Gov. Larry Hogan said Wednesday that Maryland officials uncovered a scheme that involved widespread unemployment insurance fraud using identity theft.
“We’re here to announce that the state of Maryland has uncovered a massive sophisticated criminal enterprise involving widespread identity theft and coordinated fraudulent unemployment insurance claims in Maryland involving more than 47,500 fraudulent claims and totaling over $501 million,” Hogan said at a news conference at the State House in Annapolis.
Hogan said Maryland’s discovery of the scheme and ensuing cooperation with federal authorities in the investigation into the matter has led to the discovery of related schemes in other states.
“The state of Maryland exposing this illegal scheme and notifying the federal authorities has helped shed light on related fraudulent criminal activities in at least a dozen other states.”
Hogan applauded Maryland’s Labor Department for uncovering the scheme.
“Not only did we identify the fraudulent activity here in Maryland and save the taxpayers a half-billion dollars, but we also helped the federal authorities uncovered related activities in other states across the country. ”
Hogan said despite the incident the personal information of Maryland claimants has not been compromised.
“The state of Maryland’s Department of Labor has not experienced any breach of our unemployment insurance information system and Maryland claimants personal information has not been compromised in any way.”
Labor Secretary Tiffany Robinson said once the department uncovered the scheme the fraudulent accounts were frozen.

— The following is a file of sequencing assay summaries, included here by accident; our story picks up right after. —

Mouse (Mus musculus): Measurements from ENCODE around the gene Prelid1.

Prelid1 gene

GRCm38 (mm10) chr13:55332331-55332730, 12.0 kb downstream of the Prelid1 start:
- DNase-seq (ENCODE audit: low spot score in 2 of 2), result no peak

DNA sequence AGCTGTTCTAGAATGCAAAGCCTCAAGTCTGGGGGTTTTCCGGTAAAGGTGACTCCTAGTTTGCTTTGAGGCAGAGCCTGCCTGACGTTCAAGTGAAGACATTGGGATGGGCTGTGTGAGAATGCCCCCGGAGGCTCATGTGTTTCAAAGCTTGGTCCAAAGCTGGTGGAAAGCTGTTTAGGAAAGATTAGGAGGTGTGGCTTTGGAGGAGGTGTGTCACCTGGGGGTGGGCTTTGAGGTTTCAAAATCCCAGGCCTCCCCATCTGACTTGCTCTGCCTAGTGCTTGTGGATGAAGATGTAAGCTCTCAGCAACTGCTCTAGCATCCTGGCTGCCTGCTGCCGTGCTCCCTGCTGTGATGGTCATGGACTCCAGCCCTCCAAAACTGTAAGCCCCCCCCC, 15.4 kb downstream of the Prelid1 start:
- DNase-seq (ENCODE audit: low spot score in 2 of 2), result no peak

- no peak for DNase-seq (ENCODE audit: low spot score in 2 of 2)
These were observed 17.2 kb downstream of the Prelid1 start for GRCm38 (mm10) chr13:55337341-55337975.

“With the secure website and heightened security measures in place, our department quickly detected, reported, and blocked payment to over 47,500 fraudulently filed out-of-state claims. The immediate actions taken saved taxpayers over $501 million.”
Robinson said her department will continue to assist federal authorities in the investigation.
“Our Department will continue to coordinate with the U.S. Attorney’s office and the U.S. Department of Labor’s Office of the Inspector General to investigate and prosecute the criminals taking advantage of the PUA program by filing fraudulent claims using personal stolen identities.”
Robinson said the scheme was uncovered during the July 4th holiday weekend. Hogan said he is not sure who was involved in the scheme but emphasized that it consisted of a coordinated effort. Hogan also said he could not comment on the specifics of an ongoing investigation.
Derek Pickle, Special Agent-in-charge, Washington Region, U.S. Department of Labor Office of Inspector General, said the guilty parties will be identified and punished.
“The OIG will continue to work closely with our law enforcement and state workforce agency partners to aggressively pursue criminals who choose to enrich themselves without regard for taxpayers and individuals who truly need assistance.”
At Wednesday’s news conference, Hogan expressed concern about the rapid increase in the number of COVID infections among Marylanders under age 35. The governor noted that the infection rate among that group is 83 percent higher than that of Marylanders over age 35. The state’s positivity rate is below five percent, which is better than that of the majority of states in the country.